What Is the 107% Rule in Formula One?

Published 05/24/2021, 8:30 AM EDT
Formula One F1 – Monaco Grand Prix – Circuit de Monaco, Monte Carlo, Monaco – May 23, 2021 General view of Ferrari’s Carlos Sainz Jr. in action during the race REUTERS/Eric Gaillard


Formula One is regarded as the pinnacle of motorsport, so every driver in the series is expected to be top-notch. When it comes to lap times, there will always be some drivers who are slower than others. However, the big question is, how slow will they be compared to the drivers leading the session?

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Over here, if the slowest driver fails to set a lap within 107 percent of the fastest time, he will be punished. In this scenario, the common punishment is that the race stewards will disallow them from starting the race. However, they could possibly enter the race at the stewards’ discretion.

If the stewards believe that certain circumstances disallowed the driver from setting such a time, they can allow the driver to compete in the race by looking at practice sessions and previous race weekends.

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Of course, exceptions are made in the case of technical problems or crashes.

When did Formula One first introduce this rule?

Back in 1995, the FIA put forward the 107% rule in front of the World Motor Sport Council. This became a necessity after the F1 began to gradually shrink. Around that time, the maximum limit for race starters was 26 cars, and the overall grid shrank to that much.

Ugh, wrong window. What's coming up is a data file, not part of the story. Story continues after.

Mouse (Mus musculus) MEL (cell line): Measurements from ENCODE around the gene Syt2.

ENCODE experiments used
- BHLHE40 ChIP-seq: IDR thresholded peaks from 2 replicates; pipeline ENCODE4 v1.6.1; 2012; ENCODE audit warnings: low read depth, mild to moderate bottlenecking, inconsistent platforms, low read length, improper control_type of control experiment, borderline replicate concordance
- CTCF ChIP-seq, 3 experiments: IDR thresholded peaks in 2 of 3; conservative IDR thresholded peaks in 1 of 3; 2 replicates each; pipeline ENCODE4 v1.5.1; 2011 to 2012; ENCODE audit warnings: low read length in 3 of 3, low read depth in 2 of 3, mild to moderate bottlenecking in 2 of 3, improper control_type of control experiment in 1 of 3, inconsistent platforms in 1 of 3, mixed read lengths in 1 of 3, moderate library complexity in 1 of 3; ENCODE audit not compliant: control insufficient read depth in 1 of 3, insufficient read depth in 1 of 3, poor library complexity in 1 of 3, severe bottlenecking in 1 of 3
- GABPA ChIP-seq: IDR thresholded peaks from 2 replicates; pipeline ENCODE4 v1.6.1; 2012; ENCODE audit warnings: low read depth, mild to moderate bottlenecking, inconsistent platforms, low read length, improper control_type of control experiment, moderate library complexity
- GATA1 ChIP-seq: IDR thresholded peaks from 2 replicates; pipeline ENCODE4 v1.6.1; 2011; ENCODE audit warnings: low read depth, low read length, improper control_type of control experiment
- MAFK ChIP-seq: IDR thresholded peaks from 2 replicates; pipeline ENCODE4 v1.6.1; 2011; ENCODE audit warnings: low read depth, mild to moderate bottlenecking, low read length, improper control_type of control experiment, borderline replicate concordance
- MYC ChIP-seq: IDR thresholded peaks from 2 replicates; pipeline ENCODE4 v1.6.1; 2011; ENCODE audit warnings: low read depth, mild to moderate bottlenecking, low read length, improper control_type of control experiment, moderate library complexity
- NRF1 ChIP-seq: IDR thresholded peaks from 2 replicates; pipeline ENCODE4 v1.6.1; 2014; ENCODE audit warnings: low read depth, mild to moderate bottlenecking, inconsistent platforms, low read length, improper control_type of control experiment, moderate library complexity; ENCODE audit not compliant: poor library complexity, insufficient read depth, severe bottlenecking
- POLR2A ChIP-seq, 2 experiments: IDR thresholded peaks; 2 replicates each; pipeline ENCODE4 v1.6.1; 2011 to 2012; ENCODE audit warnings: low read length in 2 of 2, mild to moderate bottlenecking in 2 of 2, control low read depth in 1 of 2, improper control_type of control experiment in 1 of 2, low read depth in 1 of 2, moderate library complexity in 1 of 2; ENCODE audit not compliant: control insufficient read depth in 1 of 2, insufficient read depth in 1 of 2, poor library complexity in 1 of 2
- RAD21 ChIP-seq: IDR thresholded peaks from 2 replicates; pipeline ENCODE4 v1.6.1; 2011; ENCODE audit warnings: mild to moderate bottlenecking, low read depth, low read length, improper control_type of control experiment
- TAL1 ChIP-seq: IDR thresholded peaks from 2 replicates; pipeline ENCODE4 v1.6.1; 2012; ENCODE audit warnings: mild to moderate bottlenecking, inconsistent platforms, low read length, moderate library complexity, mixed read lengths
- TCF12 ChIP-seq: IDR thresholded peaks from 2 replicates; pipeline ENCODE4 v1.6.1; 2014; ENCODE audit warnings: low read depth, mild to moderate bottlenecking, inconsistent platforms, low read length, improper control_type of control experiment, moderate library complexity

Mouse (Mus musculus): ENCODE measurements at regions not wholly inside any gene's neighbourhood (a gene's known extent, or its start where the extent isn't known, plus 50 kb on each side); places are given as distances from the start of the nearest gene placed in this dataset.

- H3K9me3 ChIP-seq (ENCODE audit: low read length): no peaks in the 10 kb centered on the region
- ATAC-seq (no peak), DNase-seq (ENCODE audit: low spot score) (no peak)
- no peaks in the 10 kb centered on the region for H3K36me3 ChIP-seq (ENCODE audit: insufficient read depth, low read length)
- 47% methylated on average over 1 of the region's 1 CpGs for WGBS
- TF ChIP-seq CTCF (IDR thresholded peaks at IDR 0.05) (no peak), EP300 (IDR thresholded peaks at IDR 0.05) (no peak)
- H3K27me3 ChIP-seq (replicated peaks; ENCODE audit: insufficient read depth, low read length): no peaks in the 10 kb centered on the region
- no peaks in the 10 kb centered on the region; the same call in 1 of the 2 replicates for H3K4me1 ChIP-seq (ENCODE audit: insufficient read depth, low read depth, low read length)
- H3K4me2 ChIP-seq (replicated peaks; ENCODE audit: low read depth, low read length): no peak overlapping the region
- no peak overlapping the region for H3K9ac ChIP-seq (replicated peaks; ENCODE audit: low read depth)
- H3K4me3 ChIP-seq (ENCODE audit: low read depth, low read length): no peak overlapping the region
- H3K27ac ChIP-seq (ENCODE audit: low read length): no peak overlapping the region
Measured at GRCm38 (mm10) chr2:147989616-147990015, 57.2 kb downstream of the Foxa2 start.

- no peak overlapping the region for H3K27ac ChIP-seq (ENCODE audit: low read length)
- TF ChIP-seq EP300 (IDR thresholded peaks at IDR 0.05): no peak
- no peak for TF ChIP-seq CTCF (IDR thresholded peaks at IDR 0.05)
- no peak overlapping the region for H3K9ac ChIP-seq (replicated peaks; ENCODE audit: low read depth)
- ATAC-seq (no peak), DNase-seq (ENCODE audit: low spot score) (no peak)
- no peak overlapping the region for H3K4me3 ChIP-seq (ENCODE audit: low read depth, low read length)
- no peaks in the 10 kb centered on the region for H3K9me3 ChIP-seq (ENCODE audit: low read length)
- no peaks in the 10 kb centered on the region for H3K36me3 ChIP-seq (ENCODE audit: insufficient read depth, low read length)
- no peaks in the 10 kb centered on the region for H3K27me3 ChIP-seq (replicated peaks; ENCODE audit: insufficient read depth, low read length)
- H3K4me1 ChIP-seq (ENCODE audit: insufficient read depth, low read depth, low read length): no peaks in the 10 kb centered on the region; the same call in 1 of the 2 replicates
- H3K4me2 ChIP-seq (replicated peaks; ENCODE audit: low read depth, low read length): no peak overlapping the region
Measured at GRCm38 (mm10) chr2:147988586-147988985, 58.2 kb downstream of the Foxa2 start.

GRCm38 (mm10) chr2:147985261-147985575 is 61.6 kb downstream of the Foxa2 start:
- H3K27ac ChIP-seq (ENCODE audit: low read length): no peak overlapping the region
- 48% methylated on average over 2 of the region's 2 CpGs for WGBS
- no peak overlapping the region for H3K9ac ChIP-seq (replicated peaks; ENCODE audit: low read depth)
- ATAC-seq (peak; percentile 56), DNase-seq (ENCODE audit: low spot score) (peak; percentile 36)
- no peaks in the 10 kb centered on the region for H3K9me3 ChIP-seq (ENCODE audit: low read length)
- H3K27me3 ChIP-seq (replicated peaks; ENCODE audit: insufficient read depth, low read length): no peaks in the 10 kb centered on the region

It is worth mentioning that the mid-1990s marked the onset of many pay drivers in the sport. In those days, most of those drivers were not as fast as the other drivers. In essence, this rule weeded out the abominably slow drivers so that they did not prove to be a nuisance to others.

Of course, there were teams like Pacific and March, who opposed the move. They were worried that this rule would only highlight the inequalities within the sport.

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Formula One F1 – Spanish Grand Prix – Circuit de Barcelona-Catalunya, Barcelona, Spain – May 9, 2021 Ferrari’s Charles Leclerc in action during the race REUTERS/Albert Gea

The 107% rule made its debut at the 1996 Australian Grand Prix and claimed its first victims at its maiden race. To be precise, Forti drivers Luca Badoer and Andrea Montermini could not get within 107% of Jacques Villeneuve’s pole position time. The duo once again fell afoul of the Formula One 107% rule at the European Grand Prix.

The last time the rule came into effect was in 2018 for Toro Rosso’s Brendon Hartley. Luckily for him, the stewards used their discretion to allow the Kiwi driver to race. Meanwhile, the last time a driver was barred, was in 2012 at the Australian Grand Prix. Over here, Pedro de la Rosa and Narain Karthikeyan were not permitted to race.

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Dhruv George

11620 articles

Dhruv George is a senior Formula One and NASCAR analyst for EssentiallySports, having authored nearly 12000 articles spanning different sports like F1, NASCAR, Tennis, NFL, and eSports. He graduated with a PG Diploma in Journalism from the Xavier Institute of Communications. Dhruv has also conducted interviews with F1 driver Pierre Gasly and Moto2 rider Tony Arbolino.

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